U.S. Secretary of Defense Robert Gates spoke at a regional security conference in Manama, Bahrain, shortly after the publication of a new U.S. intelligence report. Secretary Gates says the report shows why Iran's nuclear program remains a matter of deep concern:
“The report expresses with greater confidence than ever that Iran did have a nuclear weapons program – developed secretly, kept hidden for years, and in violation of its international obligations. It reports that they do continue their nuclear enrichment program, an essential long lead-time component of any nuclear weapons program. It states that they do have the mechanisms still in place to restart their program. And the [national intelligence] estimate is explicit that Iran is keeping its options open and could restart its nuclear weapons program at any time – I would add, if it has not done so already.”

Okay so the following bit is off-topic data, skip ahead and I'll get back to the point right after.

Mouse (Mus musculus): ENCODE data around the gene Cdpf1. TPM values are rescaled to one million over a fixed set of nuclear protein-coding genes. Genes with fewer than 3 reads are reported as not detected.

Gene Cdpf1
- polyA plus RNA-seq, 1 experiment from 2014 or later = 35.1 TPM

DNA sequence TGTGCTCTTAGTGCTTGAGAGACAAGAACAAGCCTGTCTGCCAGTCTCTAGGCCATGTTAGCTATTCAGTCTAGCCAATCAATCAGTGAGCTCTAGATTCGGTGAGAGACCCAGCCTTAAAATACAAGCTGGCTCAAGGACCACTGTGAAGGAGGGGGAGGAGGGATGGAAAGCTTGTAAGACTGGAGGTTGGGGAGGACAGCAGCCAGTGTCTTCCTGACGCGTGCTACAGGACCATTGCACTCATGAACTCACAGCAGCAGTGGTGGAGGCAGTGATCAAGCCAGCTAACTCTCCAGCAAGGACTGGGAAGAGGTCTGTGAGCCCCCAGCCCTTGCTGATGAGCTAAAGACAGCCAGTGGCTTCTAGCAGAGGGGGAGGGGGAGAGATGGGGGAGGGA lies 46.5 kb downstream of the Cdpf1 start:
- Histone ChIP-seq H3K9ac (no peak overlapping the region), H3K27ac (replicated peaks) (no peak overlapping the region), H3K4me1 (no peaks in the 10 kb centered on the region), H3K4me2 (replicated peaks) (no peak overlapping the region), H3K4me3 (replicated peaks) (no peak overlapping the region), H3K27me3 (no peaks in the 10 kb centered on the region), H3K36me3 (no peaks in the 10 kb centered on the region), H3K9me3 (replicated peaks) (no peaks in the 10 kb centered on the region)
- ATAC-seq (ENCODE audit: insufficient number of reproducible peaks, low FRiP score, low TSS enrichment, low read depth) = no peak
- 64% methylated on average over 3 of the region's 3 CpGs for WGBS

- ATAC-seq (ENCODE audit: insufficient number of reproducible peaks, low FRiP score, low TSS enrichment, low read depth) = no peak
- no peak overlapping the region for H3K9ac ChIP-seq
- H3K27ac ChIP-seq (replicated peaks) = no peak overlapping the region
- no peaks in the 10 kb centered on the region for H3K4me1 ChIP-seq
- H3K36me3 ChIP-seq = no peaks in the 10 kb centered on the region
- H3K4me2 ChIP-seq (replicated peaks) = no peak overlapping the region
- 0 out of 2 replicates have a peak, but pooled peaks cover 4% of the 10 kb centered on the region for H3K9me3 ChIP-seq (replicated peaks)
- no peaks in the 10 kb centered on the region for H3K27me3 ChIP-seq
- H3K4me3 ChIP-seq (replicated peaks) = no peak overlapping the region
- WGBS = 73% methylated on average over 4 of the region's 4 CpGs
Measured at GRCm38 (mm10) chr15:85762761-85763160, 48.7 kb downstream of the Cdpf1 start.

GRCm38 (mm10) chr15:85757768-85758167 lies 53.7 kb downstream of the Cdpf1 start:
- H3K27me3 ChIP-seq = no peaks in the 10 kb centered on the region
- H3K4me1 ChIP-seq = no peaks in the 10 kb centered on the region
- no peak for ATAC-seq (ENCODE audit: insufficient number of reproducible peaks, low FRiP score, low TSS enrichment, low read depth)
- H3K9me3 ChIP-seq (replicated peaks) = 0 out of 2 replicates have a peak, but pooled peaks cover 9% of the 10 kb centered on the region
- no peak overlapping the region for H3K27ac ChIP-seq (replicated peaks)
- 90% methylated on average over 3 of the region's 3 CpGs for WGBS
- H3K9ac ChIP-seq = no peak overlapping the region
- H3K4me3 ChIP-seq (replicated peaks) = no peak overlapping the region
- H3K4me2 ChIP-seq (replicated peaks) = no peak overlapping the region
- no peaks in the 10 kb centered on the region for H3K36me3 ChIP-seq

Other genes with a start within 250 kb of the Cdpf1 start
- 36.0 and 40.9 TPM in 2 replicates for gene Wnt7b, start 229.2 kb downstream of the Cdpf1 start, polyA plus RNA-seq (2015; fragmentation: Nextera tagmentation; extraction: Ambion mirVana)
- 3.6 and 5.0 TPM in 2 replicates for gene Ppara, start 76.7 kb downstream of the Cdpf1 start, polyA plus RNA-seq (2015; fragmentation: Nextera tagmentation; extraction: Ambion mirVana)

Secretary Gates noted, too, Iran's continued development of medium-range ballistic missiles that are "not particularly cost effective unless equipped with warheads carrying weapons of mass destruction. And he spoke about the next steps the international community should take and highlighted the continuing threat from Iran.
"While we must keep all our options open," he said, "the United States and the international community must continue – and intensify – our economic, financial, and diplomatic pressures on Iran to suspend enrichment and to agree to verifiable arrangements that can prevent that country from resuming its nuclear weapons program at a moment's notice – at the whim of its military leaders. That should be a matter of grave concern to every government in the world."
Mr. Gates additionally cited Iran’s funding and training of militia groups in Iraq; its shipment of lethal weapons and technology to both Iraq and Afghanistan; and the Iranian government’s ongoing support of terrorist organizations like Hezbollah and Hamas.
"Let us continue to work together," said Secretary of Defense Robert Gates, "to take the necessary peaceful but effective measures necessary to bring a long-term change of policies in Tehran.”